Kids may be deposited in theatre classes for all kinds of reasons: to foster their self-confidence and public speaking skills, to help them work through issues, to keep them out of trouble, to give them an outlet for excess energy, to give their parents a break, to make them big stars. StageWrite has a different focus. The theatre-in-education program uses drama classes to help kids in San Francisco schools build their reading and writing skills.
"We're focusing on elementary and early intervention to kids who might struggle with literacy," says cofounder and executive director Elana Lagerquist, a San Francisco native, at StageWrite's small office in the Sunset District. "Our original goal was to help kids who are disengaged, who have high levels of illiteracy in their families and communities and struggle with basic reading and writing in elementary school, because eventually everything you learn is through literacy. You learn to read, and then you read to learn. However, everything we do works with a wide range of ability levels, including gifted and talented kids who are bored to death in school and kids who are second-language learners who are just trying to get a grasp of the English language."
Unlike many youth drama programs, StageWrite isn't geared so much to help kids learn the magic of theatre but to use the magic of theatre to help kids learn. "We're not a conservatory that's about the art form of the theatre only," Lagerquist says. "We're about how to engage kids in their learning to have successful, productive lives without the ultimate goal of becoming an actor, director or a playwright but to explore their own creative potential to do whatever they want with. And some of them will become amazing performers and directors and playwrights because of this introduction, but that's not our ultimate goal."
Kindergartners and first graders take part in the Story Drama program, based on the work of the Creative Arts Team in New York. "There's no performance," Lagerquist explains. "It's all about kids being part of the story frame that teaching artists bring in. They create their own characters within this frame, and there are problems that the characters encounter, and as a group they have to problem solve what to do about the turtle taking the magic drum from the community and not using it to make food like it's intended but instead playing the drum and acting crazy with it. Each classroom makes different choices on how to deal with this problem. All the stories and the problems mirror some issues that kids may be dealing with, whether it's about violence in the community or sharing or different members of the community not taking part. And it's not moralistic. We don't go in with a right answer. We talk about the consequences of the choices that the kids made—what worked and what didn't work. The literacy element is focused on oral language development and how they can talk about the things they're thinking and feeling via these characters and express themselves within a community of learners."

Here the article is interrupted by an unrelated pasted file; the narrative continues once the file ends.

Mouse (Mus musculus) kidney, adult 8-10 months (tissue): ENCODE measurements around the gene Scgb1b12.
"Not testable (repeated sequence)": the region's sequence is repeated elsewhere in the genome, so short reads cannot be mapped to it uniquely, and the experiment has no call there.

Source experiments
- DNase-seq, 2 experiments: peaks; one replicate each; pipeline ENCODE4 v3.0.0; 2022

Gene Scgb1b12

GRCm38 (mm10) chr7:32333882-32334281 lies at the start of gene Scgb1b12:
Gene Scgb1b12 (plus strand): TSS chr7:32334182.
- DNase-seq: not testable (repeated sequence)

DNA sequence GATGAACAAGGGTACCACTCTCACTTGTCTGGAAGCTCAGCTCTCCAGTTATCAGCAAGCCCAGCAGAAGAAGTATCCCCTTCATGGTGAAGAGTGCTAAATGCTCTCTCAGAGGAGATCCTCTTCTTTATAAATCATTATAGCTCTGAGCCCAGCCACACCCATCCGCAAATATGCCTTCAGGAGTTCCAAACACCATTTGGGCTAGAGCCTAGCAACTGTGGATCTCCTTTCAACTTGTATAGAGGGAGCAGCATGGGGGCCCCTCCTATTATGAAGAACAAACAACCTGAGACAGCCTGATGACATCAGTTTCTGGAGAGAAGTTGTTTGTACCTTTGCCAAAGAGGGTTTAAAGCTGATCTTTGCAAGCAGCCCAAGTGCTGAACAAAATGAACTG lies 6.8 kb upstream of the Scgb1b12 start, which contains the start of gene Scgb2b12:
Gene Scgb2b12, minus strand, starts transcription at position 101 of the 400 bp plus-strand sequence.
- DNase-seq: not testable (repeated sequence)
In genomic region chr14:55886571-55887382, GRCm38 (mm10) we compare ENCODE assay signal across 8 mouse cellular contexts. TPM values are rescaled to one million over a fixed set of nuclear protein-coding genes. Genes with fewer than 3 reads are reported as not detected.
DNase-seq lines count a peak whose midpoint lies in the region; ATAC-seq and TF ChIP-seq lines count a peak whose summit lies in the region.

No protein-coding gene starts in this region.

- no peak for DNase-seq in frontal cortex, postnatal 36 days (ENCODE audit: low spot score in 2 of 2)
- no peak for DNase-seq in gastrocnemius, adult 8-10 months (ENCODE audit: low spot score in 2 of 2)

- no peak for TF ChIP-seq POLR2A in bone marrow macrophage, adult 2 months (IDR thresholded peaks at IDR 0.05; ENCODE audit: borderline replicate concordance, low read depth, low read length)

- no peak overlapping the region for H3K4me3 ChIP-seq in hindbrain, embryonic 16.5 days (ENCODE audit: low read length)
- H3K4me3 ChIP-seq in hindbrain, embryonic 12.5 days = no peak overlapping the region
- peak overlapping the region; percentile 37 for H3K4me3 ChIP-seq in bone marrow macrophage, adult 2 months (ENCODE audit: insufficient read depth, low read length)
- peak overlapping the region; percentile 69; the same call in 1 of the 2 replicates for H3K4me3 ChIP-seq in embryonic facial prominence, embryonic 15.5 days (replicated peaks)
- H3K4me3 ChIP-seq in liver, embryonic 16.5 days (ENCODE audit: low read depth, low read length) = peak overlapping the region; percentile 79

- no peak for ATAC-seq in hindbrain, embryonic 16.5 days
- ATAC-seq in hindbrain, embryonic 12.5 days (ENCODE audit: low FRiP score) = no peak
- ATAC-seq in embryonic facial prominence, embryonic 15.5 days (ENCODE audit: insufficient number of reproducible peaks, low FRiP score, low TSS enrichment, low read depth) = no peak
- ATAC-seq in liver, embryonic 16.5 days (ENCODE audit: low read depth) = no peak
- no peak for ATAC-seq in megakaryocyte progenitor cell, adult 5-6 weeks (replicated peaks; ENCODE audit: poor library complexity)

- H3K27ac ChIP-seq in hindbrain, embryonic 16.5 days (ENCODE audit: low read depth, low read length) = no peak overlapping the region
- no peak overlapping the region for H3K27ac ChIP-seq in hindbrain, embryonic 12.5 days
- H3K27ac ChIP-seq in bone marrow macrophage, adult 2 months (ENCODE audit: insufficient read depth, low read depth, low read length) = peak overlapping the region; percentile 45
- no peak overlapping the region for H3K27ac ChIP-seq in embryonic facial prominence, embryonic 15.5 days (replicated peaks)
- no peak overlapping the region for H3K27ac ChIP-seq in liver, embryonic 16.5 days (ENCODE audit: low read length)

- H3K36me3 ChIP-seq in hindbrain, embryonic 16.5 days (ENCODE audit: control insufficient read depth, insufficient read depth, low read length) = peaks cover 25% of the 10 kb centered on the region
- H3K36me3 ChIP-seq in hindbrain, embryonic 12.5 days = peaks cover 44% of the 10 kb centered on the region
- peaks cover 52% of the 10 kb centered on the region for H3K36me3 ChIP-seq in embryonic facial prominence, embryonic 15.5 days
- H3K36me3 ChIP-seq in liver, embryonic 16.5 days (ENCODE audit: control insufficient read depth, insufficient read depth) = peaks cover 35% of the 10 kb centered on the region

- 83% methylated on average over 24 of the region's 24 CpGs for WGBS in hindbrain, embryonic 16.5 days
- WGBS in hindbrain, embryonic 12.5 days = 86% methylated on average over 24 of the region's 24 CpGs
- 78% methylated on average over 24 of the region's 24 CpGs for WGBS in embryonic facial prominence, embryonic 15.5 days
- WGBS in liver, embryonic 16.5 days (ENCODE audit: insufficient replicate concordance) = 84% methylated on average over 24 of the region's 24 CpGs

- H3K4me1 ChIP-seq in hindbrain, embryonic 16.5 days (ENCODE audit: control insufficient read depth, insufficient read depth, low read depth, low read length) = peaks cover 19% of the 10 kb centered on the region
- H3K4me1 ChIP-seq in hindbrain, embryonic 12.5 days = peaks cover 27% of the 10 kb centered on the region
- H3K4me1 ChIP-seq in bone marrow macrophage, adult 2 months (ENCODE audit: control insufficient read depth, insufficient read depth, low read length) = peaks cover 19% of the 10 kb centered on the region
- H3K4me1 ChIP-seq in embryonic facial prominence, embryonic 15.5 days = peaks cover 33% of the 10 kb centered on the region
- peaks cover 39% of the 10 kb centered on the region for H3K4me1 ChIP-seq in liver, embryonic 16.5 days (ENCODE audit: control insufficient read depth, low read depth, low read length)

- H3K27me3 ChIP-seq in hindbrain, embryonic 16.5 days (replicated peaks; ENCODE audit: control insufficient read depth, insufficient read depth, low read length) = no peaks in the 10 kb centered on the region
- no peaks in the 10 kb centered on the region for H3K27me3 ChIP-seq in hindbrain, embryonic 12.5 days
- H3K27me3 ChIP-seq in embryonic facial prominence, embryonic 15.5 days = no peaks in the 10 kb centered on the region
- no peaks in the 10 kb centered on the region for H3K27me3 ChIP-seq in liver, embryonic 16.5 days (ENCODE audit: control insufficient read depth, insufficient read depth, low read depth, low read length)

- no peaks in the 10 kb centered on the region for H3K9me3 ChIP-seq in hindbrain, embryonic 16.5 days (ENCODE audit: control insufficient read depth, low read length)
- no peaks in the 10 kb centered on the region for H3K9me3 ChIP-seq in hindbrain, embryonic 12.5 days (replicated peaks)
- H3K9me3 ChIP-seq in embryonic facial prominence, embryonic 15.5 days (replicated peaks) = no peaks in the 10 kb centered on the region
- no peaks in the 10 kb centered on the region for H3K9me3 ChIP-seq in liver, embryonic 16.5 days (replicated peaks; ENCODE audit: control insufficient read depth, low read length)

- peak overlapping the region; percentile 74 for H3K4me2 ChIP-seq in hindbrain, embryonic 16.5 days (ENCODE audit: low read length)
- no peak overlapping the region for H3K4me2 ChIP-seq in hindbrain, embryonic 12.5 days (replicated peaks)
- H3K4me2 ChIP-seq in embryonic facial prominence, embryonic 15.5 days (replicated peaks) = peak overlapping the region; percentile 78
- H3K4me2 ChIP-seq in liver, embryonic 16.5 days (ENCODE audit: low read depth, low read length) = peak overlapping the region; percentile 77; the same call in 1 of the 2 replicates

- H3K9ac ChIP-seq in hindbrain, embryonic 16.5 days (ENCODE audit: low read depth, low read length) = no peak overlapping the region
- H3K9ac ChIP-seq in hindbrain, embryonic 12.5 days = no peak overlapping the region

The second and third grades go on to the Stories on Stage program, in which the students are given a grade-level text of children's literature that they use to explore story elements of setting, character and plot, bringing the story to life through drama games. In fourth and fifth grade the students start writing their own plays, and a handful of the fifth graders are selected for an intensive playwriting workshop that culminates in a performance at the M.H. de Young Memorial Museum in May, with professional actors performing the short plays the kids wrote. "
They go to the de Young and they pick a piece of artwork, and they write a play based on that piece of artwork," Lagerquist explains. "For example, this kid picked this sculpture and decided it was a crazy magic toy that lived in the basement of a boy who doesn't have any friends and just plays with the toy. But then he starts making friends, and he basically abandons the toy that he found, and the toy gets very jealous and wants revenge. The student writes the play in a series of playwriting workshops with teaching artists, and then we bring in professional actors and they have a few rehearsals. It's done as a staged reading—but a glorified staged reading. Some of the kids write songs, and a local band writes the music. And the kid sits in a chair that says "The Playwright" and watches their play for a 300-seat audience of people who get to see it come to life in a pretty exciting way."
Lagerquist and local actor Carrie Paff started StageWrite in 2003 as a drama program at the now defunct John Swett Alternative Elementary School in the Western Addition. "When we started, I was a second grade teacher with a theatre background," Lagerquist says. "Carrie and I knew each other from Santa Cruz. We had studied theatre at UCSC for our BAs, and then she moved to New York to be an actress, and I got my teaching credential to work with kids who struggle with school here in the city. I was so overwhelmed by the connections I kept seeing between the theatre and teaching. It's somewhat of a performance; you have to engage your audience, and if you don't you suffer worse consequences than a bunch of old middle-class white people just being bored. The consequences are chairs fly across the room. But I kept playing drama games, basic actor warmup things, and they would love them, but it would get kind of out of hand because I didn't know how to manage the room and I had this laundry list of skills I had to teach. After three years of teaching I started researching graduate programs in educational theatre."
She found drama therapy programs, but that wasn't quite what she wanted to do. Then she saw Danny Hoch perform his monologue Jails, Hospitals and Hip-Hop and was inspired to learn that he used theatre to work with people in jails and hospitals. Looking further into these programs, she found her way to the Creative Arts Team, which uses theatre as a teaching aid in New York public schools.